After spending 10 years in prison, Andre Farrington turned his life around. He owns a successful business and has three sons, 19, 6 and 8 years old. Despite his recent success, Farrington was still behind on his child support payments from his time in prison.
He was one of hundreds of people who braved the rain and flocked to the 13th annual Fatherhood Summit last weekend. They were greeted by workers from multiple organizations who were there to help fathers become more responsible for their families.
At tables stretched throughout the front room of the Greater New Birth Church, 8237 W. Silver Spring Drive, Fatherhood Initiative workers helped men straighten out their child support payments and recover suspended or revoked drivers’ licenses. They also helped with health screenings, educational services, criminal record expungement and legal counseling. The summit included a health fair as well as a job and resource fair that introduced fathers to potential employers across Milwaukee County.
Jelaqua Tucker, the program director of workforce development at Wisconsin Community Services, said that the most important role of the summit was to provide access to resources that fathers need in a one-stop shop.
At the event, Wisconsin Community Services specialized in getting fathers’ driver’s licenses back so that the men could apply for a wider range of jobs. Last year, she said, she helped a man get his license, a small loan for a car and a steady job in Waukesha.
Tucker said she wants people to understand that they can get these resources throughout the year. “You’ve got to get yourself together first before you can be there for your family or partner.”
According to Paula Pitchford, who worked at the check-in desk, more than 160 newly registered fathers signed in half way through the first day of the two-day summit.
“People come for all different reasons, but, when people leave, they’re all smiles,” said Pitchford.
The theme of the 13th annual summit, sponsored by the Milwaukee Fatherhood Initiative, was “We are rising and uplifting our community through our fathers,” reflecting the important role that fathers play.
Speakers included Mayor Tom Barrett, County Executive Chris Abele and hip-hop artist David Banner, who delivered the keynote speech.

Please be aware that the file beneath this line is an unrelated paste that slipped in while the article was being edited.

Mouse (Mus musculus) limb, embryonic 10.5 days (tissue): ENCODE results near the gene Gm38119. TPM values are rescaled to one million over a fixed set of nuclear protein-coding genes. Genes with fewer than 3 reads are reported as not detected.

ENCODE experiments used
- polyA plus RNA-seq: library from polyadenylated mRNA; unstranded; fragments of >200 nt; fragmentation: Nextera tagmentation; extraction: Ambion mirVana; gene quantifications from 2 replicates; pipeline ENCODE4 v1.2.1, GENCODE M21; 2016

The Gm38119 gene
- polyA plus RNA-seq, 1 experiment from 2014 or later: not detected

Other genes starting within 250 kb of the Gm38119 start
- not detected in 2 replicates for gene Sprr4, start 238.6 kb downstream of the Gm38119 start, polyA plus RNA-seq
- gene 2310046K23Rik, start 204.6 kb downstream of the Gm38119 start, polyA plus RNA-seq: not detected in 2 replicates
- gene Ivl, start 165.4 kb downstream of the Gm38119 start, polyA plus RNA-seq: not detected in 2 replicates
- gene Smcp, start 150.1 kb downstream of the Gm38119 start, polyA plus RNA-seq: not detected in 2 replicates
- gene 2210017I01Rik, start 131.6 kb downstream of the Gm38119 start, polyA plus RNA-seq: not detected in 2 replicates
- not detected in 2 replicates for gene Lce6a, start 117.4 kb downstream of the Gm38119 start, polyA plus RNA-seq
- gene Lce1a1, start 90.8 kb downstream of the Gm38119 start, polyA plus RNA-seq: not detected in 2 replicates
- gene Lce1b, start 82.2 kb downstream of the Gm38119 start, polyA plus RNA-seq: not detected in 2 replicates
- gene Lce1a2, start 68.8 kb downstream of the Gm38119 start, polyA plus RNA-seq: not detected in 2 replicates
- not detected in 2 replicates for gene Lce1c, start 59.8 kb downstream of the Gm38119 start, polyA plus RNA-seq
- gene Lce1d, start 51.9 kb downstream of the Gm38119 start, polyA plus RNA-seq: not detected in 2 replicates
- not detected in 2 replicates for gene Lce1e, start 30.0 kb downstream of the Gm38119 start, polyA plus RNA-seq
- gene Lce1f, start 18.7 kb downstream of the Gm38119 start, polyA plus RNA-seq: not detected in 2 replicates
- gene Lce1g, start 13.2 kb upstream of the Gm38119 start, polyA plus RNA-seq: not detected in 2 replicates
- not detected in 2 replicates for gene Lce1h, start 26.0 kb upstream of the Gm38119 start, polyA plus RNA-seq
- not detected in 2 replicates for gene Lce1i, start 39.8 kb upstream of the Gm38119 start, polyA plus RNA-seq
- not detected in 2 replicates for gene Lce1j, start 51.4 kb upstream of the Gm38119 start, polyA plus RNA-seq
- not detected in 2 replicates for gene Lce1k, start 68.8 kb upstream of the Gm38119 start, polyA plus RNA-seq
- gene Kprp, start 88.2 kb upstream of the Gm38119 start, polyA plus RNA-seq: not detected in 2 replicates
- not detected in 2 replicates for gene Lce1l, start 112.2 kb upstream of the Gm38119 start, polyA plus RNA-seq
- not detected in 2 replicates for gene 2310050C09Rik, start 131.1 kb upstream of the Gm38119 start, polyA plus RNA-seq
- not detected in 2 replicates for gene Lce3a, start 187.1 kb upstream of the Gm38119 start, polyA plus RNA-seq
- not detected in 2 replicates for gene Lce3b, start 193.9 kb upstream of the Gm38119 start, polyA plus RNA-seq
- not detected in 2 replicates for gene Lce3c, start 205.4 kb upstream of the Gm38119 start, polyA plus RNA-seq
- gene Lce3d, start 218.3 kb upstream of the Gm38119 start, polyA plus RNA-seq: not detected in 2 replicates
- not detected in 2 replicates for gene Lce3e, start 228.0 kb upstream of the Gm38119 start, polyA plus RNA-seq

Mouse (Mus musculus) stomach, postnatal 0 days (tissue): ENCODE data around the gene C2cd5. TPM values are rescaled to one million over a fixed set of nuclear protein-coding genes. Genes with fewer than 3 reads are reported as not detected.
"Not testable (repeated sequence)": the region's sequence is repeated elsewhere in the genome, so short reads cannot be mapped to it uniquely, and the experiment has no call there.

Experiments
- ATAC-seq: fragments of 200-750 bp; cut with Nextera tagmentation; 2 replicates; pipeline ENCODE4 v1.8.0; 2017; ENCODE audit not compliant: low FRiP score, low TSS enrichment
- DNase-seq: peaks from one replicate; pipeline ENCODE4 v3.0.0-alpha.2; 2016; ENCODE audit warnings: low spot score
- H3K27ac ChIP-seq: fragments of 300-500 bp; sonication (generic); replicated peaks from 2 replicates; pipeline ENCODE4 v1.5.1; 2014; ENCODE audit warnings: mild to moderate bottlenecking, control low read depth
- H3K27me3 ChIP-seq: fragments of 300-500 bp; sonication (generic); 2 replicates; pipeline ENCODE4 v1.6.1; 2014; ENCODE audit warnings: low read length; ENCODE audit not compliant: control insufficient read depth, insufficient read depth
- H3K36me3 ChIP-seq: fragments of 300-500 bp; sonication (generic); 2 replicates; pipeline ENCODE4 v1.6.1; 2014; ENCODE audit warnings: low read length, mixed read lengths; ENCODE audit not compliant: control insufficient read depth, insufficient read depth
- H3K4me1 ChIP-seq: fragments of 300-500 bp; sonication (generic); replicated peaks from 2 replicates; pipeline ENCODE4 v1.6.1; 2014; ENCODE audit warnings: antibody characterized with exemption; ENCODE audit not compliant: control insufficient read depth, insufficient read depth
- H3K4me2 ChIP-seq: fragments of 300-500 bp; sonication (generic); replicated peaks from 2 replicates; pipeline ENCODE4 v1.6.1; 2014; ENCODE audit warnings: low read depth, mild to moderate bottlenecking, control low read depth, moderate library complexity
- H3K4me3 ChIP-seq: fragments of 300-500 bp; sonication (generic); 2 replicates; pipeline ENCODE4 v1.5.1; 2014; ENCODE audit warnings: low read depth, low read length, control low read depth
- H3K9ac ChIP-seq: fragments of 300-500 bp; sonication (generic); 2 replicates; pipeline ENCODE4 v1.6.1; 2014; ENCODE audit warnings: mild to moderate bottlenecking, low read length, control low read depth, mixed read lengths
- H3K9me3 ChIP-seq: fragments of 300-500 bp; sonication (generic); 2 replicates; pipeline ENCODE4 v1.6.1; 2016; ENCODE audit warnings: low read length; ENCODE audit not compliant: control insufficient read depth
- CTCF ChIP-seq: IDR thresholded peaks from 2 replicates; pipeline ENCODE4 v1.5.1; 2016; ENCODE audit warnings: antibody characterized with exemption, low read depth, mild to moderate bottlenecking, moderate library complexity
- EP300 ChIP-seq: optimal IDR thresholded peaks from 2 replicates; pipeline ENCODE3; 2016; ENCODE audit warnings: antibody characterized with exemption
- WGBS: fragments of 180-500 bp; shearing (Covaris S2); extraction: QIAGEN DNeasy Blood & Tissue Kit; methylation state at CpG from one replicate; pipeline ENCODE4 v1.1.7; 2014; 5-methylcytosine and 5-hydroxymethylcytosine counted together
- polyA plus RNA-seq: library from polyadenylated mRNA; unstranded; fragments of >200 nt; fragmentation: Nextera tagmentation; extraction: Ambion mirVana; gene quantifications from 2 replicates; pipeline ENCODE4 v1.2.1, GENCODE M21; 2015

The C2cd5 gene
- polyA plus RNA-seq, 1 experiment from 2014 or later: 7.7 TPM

Banner, a Grammy-Award-winning music producer and recording artist from Jackson, Mississippi, used humor to bring a lighthearted feel to an otherwise serious event.
“I joke because the stuff we need to talk about is so painful,” said Banner.
In his high-energy speech, he spoke about the integral role that his father played in his life and commented on how important it is for young fathers to actively participate in their children’s lives.
Banner added that prominent black men have to pave the way for others.
“If I want these young men to do better, I have to do better,” he said. “I have to set an example.”
Farrington, the owner of National Food Mart, a convenience store at 530 W. National Ave, found Banner’s presentation compelling.
“I’ve seen his turnaround from hip-hop to political and I think that he’s really impacting people. It’s working for him,” said Farrington. “Everybody that he speaks to can get some form of his knowledge.”
When he got to the summit he said he was blown away by the turnout. He had to take off work to attend but said he didn’t regret it.
Derrick Bowling, another father who attended the event, said he came to get a support system.
“What brought me here was to get … the driver’s license and child support help,” said Bowling. “But, not only that. Just to be able to network and meet with some guys and get a little bit of information from others.”
Added Farrington, “Coming in and learning a lot of other things — you know, it all just kind of came together. It was worth it.”
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